What made me change, *really*, was that my son, when he turned 21, bought one. I bought my first gun a week later, when he went with me.

    Here was someone, right at hand, whom I could at least learn *with* - if not from, and whom I could trust not to laugh at me for my ignorance, or my decision to protect myself. (My ex husband thinks we're both paranoid.) Here was someone who would share my interest. Here was someone I could talk to about it, and go to the range with. This was really the first opportunity in my many decades, of learning some of the same stuff most of you grew up with.

    When I first started typing this, I was just curious about other people's stories.

    Now, I guess it boils down to this: there are a lot of people out there similar to me, and it might behoove us to help them along. I wish someone had helped feed my curiosity at age 14, when I first showed an interest, or taught me at 31, when I didn't know a handgun didn't have to hurt.
    "I pledge allegiance to the war banner of the united states of Totalitaria. And to the Republic, which no longer stands, several bankers, who are now god, indivisible, with Bernanke bucks and credit for all."


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    I am 49 yr.s old .Have owned firearms since I was 14. First handgun, at 20.
    Started carrying in 2009.Have 4 kids and a wife. They all know how to shoot the handguns and .22's at the very least, except the littlest one.Hes five, and with the cost of ammo I;m in no hurry to foster his desires, untill later.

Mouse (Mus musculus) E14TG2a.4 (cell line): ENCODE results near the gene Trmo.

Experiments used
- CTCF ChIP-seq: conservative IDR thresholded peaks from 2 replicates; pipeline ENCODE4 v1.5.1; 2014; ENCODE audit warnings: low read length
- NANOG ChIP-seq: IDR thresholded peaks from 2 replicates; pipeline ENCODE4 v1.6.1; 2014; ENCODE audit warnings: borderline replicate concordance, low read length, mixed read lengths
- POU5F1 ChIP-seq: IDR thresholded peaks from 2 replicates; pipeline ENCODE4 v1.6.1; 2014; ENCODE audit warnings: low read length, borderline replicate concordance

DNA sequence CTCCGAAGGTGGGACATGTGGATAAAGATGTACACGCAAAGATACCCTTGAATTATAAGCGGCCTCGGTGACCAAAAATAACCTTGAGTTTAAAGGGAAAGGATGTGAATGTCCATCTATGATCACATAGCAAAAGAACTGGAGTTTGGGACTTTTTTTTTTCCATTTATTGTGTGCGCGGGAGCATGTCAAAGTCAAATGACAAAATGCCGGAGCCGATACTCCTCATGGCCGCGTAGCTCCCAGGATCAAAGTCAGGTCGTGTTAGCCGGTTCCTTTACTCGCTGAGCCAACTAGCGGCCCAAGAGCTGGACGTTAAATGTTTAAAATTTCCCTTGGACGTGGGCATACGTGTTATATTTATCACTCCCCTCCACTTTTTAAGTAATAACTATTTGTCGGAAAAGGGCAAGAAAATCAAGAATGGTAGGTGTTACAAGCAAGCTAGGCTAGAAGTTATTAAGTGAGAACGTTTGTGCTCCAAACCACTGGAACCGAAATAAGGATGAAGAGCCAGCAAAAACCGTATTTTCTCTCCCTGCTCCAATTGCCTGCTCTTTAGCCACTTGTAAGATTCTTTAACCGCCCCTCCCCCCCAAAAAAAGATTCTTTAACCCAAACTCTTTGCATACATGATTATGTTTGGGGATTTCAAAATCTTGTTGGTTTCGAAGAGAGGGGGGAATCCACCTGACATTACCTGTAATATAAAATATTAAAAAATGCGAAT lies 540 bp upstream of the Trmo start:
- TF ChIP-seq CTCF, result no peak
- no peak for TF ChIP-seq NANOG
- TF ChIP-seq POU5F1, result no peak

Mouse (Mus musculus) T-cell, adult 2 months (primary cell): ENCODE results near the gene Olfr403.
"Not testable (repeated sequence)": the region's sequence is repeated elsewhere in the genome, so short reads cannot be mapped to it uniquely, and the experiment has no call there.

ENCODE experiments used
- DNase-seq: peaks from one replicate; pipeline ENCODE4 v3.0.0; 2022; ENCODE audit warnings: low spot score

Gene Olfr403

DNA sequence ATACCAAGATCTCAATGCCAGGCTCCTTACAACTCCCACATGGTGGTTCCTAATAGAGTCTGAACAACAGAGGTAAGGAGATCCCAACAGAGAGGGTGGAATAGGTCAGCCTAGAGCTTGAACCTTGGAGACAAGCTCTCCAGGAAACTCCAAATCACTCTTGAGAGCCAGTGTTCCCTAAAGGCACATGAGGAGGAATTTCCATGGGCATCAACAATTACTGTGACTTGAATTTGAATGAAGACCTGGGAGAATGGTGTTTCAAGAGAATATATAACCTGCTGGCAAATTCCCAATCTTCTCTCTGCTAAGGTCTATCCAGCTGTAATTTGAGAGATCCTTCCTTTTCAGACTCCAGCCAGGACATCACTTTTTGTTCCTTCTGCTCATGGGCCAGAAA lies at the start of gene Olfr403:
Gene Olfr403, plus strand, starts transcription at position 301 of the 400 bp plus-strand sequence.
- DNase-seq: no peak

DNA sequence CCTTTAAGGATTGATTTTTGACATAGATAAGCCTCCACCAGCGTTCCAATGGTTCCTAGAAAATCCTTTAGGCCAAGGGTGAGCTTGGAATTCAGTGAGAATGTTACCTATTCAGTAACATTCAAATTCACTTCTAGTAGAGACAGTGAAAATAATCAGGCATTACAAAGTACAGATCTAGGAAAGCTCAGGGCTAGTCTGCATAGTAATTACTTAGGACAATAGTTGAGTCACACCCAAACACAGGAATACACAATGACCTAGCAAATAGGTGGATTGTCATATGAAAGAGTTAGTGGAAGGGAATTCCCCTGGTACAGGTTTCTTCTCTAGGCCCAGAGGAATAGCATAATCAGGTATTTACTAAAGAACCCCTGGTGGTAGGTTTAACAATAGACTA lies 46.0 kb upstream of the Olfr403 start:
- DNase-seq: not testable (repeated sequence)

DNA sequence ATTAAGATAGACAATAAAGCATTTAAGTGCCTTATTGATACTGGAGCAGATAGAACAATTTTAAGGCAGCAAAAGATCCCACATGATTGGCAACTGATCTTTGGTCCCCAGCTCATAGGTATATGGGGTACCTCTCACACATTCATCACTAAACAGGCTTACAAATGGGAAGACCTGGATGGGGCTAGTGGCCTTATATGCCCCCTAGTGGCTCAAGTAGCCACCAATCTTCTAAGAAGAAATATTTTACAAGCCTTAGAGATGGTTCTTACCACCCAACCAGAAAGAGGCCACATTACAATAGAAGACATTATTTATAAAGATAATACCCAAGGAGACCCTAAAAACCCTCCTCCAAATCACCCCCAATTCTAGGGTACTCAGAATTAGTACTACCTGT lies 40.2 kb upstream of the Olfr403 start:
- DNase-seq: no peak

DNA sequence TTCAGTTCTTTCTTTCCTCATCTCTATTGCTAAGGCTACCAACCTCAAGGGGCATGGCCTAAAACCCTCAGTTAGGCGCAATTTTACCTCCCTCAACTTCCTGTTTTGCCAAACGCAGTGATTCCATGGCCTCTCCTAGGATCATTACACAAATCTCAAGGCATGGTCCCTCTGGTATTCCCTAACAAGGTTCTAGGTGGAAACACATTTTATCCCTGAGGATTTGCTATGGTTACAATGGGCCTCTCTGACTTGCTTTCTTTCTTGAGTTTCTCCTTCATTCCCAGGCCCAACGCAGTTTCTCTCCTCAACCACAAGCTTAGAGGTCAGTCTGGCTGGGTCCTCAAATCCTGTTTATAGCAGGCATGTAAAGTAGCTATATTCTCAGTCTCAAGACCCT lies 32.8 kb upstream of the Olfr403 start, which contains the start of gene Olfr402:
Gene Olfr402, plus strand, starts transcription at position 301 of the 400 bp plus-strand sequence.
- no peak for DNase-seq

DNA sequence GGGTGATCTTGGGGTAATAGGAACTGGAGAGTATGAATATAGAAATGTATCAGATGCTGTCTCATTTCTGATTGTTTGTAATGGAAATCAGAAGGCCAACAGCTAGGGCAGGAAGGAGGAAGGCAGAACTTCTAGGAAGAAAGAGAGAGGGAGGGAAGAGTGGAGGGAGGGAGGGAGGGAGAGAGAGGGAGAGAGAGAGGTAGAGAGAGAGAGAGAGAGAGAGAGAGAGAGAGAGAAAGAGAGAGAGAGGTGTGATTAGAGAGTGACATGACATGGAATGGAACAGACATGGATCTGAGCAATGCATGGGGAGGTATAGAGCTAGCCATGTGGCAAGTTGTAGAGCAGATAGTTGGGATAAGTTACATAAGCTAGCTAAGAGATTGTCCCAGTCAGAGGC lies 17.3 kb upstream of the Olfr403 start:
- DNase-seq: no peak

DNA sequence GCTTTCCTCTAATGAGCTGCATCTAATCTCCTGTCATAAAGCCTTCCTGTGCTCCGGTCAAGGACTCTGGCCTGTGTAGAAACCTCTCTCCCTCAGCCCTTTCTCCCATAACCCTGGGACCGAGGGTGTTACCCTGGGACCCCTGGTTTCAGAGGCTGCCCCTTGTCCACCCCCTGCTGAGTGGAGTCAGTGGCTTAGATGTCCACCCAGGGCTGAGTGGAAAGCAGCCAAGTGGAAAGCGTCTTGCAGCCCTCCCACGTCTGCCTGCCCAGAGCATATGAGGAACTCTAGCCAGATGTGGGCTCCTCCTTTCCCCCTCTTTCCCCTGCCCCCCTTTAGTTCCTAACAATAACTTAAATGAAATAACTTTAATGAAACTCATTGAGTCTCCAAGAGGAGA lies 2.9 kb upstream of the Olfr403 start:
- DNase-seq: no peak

Should have got my CPL in 2001 when Mi. began issuing them at will, but ahh, complacentcy
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    I wanted to carry in MI, but permits were not shall issue in 2000. Moved to FL in 2000 and immediately applied for my permit.
    Obvious events in the news were a cause for concern, and I did not want to travel around without some way to defend myself.
    Over the years, getting additional training has made me very aware of my surroundings. DC has also provided 'tons' of info on firearms, laws, and SD/HD in general...always more to learn.
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    Senior Member Array Luis50's Avatar
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    Quote Originally Posted by gilraen View Post
    If you are like me, and didn't buy your first gun until way into adulthood, or you had one but started carrying much later, what made you start?

    I didn't buy my first gun until I was 53. I'm female, and there were no guns that I ever knew of in my house when I was growing up. They weren't discussed - at all. I was raised in a working-class poor neighborhood.

    When I was a young teen, my parents visited a friend in another state who had long guns. My father and his friend had them out and were looking at them. I reached to touch one, and they both shouted at me not to. I understand now, of course, but neither one of these men offered to explain anything, teach me anything, or let me shoot them. I guess I figured it was one of those "man-things" that I should have no interest in.